After 65 years of consideration, 17 years of study and 18 hours of public debate, Los Angeles city planners were within minutes Thursday of declaring Mulholland Drive a scenic parkway.
Planning commissioners stopped short, however, after angry property owners warned that the idea may be illegal. The commissioners said they will have city lawyers review the parkway plan--but they indicated that, if it is cleared by the attorneys, the commission will recommend approval.
The landowners charged that construction controls proposed by the city to preserve views along the roadway, which runs atop the Santa Monica Mountains, violate a 1987 U.S. Supreme Court ruling that narrowed the ability of government to restrict private development.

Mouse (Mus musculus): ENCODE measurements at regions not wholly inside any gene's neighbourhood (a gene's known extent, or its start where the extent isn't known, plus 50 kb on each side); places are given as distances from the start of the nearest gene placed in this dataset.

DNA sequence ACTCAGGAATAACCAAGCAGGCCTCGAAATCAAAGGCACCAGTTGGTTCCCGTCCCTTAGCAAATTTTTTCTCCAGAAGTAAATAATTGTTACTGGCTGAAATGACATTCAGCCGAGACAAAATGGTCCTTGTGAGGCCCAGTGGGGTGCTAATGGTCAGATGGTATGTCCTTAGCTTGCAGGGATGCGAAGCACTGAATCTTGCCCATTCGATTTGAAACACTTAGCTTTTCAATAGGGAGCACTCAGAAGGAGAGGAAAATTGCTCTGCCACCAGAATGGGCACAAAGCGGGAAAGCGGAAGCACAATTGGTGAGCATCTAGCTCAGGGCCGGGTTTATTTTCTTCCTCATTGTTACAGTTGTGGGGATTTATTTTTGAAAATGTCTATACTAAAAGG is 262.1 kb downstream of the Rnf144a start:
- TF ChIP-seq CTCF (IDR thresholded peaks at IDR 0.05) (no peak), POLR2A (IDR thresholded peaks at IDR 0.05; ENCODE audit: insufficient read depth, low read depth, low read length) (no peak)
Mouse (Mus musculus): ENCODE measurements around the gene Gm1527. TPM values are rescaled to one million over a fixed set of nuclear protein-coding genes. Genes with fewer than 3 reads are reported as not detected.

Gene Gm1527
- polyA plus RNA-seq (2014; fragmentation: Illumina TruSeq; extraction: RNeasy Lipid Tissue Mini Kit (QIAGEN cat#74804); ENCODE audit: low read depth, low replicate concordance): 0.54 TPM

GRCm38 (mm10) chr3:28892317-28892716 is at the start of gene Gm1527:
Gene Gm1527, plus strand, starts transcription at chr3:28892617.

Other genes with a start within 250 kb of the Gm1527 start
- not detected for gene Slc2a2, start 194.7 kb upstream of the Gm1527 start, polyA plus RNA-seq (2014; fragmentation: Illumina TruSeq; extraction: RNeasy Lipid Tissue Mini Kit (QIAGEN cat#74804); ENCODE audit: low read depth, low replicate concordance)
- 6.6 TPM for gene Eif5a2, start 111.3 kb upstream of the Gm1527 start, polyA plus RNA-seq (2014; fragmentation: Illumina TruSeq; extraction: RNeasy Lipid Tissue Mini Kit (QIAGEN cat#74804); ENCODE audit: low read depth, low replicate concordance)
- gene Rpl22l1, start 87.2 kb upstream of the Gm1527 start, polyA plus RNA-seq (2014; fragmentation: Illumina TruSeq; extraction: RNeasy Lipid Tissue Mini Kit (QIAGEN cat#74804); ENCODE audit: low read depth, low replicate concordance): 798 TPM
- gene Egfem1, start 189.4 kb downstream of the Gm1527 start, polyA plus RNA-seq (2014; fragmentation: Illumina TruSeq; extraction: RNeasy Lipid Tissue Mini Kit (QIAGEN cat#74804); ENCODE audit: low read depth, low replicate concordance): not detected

Many in the crowd of about 200 jamming the Van Nuys Women’s Club were also angered by proposals to construct new scenic overlooks, which they fear will attract vandals.
The proposed development restrictions include a 45-foot height limit on new buildings and bans on gaudy house colors and bright lights. The controls would affect land half a mile on either side of 22-mile-long Mulholland Drive, which serves as the dividing line between the San Fernando Valley and the Westside.